DNA offers radical computer rethink

A team of researchers at the University of Toyama in Japan, led by Masahiko Inouye, claim to have created the world's first stable artificial DNA molecules.

A team of researchers at the University of Toyama in Japan, led by Masahiko Inouye, claim to have created the world's first stable artificial DNA molecules, made from synthesised nucleosides that resemble their natural counterparts.

DNA is made up of four basic building blocks, or bases, which code proteins used in cell functioning and development. While other researchers have developed DNA molecules with a few select artificial parts, the Japanese team put together four completely new artificial bases inside the framework of a DNA molecule, creating unusually stable, double-stranded structures resembling natural DNA.

The scientists say the artificial DNA acts like the real thing, and even forms right-handed duplexes with complementary artificial strands. They hope to one day use their discovery to create a new biological information storage system that functions outside the cell. Artificial DNA could be advantageously used instead of natural DNA due to its stability against naturally occurring enzymes and its structural diversity.

The unique chemistry of these artificial bases and DNA structures, coupled with their high stability, offers limitless possibilities for new biotechnology materials and applications, such as the creation of powerful DNA computers. These computers are constructed using DNA as software and enzymes as hardware, rather than traditional silicon-based components. By mixing DNA and enzymes in this way and monitoring the reactions, complex computer calculations can be performed.

DNA molecules are similar to computer hard drives in the way they save information about an individual's genes. However, they have the potential to perform calculations much faster than today's fastest man-made computers. This is because, unlike a traditional computer, calculations are performed simultaneously - similar to a parallel computing schematic - as numerous different DNA molecules attempt to test various possibilities at once.

In addition, unlike today's PCs, DNA computers require minimal or no external power sources as they run on internal energy produced during cellular reactions. There is a huge amount of potential for a computer that does not need to be plugged in the implications this has for laptops and true mobility are endless.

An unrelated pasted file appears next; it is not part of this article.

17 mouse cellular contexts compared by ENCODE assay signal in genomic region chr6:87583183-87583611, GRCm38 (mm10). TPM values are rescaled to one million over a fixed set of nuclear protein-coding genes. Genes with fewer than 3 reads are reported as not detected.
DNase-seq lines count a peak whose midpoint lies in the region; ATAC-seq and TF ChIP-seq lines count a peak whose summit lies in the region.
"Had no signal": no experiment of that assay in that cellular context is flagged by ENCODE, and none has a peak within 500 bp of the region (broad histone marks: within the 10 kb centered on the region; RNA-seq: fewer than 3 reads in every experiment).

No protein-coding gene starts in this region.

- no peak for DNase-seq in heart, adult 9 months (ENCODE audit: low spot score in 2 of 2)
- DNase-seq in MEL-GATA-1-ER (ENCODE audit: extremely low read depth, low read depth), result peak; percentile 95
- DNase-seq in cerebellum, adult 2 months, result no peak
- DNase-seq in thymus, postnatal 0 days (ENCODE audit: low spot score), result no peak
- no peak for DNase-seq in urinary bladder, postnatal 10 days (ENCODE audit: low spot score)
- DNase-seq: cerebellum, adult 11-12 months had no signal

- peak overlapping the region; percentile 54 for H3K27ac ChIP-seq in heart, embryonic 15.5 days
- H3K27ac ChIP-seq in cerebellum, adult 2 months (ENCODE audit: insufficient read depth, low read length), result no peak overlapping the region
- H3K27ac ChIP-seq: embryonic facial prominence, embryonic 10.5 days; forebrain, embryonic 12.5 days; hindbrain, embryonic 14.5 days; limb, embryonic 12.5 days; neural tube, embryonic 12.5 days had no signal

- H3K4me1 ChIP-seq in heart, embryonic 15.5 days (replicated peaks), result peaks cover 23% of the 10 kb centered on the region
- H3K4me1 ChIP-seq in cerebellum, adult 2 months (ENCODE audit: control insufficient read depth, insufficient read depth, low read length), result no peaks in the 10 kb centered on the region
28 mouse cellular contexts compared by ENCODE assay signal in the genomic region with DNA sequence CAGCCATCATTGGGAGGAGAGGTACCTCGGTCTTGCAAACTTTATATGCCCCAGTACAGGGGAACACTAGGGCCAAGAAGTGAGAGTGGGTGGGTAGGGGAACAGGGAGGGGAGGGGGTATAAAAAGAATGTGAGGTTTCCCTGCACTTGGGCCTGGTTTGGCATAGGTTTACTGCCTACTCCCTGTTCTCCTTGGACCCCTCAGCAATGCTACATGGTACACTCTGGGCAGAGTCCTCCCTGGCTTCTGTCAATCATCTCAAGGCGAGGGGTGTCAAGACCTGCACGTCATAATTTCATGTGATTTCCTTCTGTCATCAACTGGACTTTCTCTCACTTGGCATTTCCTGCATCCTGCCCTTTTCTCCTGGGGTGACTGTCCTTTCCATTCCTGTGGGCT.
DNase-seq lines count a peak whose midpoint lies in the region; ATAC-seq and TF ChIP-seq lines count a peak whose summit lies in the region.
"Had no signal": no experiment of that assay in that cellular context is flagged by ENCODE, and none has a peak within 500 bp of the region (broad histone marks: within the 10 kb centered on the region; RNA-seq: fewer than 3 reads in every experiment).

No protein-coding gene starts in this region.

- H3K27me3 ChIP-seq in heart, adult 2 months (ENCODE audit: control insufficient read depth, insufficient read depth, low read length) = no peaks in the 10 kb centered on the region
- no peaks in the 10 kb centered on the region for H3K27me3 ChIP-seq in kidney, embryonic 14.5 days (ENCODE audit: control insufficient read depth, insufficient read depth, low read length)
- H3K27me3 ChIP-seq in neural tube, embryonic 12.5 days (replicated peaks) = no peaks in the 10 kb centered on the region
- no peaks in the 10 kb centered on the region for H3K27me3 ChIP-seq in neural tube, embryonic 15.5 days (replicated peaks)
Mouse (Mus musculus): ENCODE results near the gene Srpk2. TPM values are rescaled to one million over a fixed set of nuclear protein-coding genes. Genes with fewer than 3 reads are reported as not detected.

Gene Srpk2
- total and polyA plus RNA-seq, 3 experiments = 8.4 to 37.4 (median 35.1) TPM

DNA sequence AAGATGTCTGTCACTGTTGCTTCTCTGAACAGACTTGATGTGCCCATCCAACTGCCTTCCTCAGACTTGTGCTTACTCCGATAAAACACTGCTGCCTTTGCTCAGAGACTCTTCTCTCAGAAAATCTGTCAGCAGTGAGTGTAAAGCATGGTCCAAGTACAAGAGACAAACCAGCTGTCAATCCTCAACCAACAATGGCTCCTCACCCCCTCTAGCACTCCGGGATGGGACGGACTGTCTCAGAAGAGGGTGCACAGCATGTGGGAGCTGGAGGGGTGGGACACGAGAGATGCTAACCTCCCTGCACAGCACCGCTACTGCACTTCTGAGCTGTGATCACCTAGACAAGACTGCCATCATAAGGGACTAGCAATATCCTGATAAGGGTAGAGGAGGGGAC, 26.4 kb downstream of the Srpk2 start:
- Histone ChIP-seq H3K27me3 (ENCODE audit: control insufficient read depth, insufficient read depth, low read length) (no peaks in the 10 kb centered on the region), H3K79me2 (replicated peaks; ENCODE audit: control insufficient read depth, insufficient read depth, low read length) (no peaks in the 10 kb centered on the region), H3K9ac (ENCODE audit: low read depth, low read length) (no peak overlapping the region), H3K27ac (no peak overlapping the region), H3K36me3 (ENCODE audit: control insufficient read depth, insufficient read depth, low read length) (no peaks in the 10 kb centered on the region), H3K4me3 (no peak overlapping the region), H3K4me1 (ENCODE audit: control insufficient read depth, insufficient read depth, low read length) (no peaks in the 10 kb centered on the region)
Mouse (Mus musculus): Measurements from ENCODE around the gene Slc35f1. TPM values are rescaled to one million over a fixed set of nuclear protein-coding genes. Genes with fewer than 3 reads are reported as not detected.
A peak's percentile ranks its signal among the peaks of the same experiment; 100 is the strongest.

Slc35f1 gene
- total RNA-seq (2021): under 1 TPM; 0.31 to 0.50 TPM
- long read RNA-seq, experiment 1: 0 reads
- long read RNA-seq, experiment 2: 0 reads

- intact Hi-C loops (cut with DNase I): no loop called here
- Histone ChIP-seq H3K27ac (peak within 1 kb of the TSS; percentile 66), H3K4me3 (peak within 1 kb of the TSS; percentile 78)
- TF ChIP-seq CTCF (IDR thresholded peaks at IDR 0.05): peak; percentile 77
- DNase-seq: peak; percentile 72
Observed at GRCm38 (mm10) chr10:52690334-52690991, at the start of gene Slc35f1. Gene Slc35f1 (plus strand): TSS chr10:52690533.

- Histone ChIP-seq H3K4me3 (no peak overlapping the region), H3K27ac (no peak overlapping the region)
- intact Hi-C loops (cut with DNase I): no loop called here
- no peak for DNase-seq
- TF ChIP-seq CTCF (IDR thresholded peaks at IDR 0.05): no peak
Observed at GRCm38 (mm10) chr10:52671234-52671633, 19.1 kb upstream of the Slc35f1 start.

Because of these reasons, scientists all over the world are looking for ways in which DNA may be integrated into a computer chip to create a biochip that will make standard computers faster and more energy efficient. DNA computers could potentially be the future of green IT.

Although the idea of artificial DNA and DNA computers may seem far fetched, the concept is entirely plausible if one keeps an open mind: although DNA solutions may seem impossibly complex, there are few people who actually understand how silicon-based computing works. In addition, current systems are based on the binary system, and DNA computers would be similar in nature: they could leverage the pre-existing relationships between the four bases that are the core of every DNA molecule.

However, the more sinister connotations of artificial DNA computing - even though unfounded - remain fixed in users' minds. Therefore, since the first concept of DNA computing came about in 1994, researchers have been trying to develop artificial versions of DNA. Since the components of artificial DNA that have been created by Inouye's team do not exist in natural DNA, it is nearly impossible for them to react together, eliminating any threat of mutation.

The discovery of artificial DNA by Inouye and the Japanese team could be vital to the furthering of DNA computing as it would allow researchers to build custom DNA structures, which are optimised for computing. Unfortunately, the current method used for constructing the DNA structures creates only short strands, which are not long enough to encode information.

The technology for building artificial DNA is still extremely new, however, and is only the first step (albeit a huge one) towards using DNA as an external information storage system. DNA computers will not be replacing today's standard PCs any time soon as there are still years of research to be conducted before it can be determined if this technology will be fruitful in computing. That said, as DNA computing becomes more high profile, it may be beneficial for hardware technology giants such as Apple, Dell, HP, IBM, Intel and Sun Microsystems to invest in research that emphasises artificial DNA and its potential applications.

Ultimately, DNA computers are still in their infancy, but, if successful, will be capable of storing much more data than a regular PC and would be considerably more energy efficient and smaller in size. Given these huge benefits, investors should not rule DNA computers out of their strategies purely because they seem too implausible. Those vendors that participate in this revolutionary research could be pioneers in the development of DNA microprocessors and computers, if and when the technology is found to be viable.

Ruchi Mallya is an analyst on Datamonitor's Public Sector Technology team, covering the life sciences. Her research focuses on the use of technology in pharmaceuticals and biotechnology

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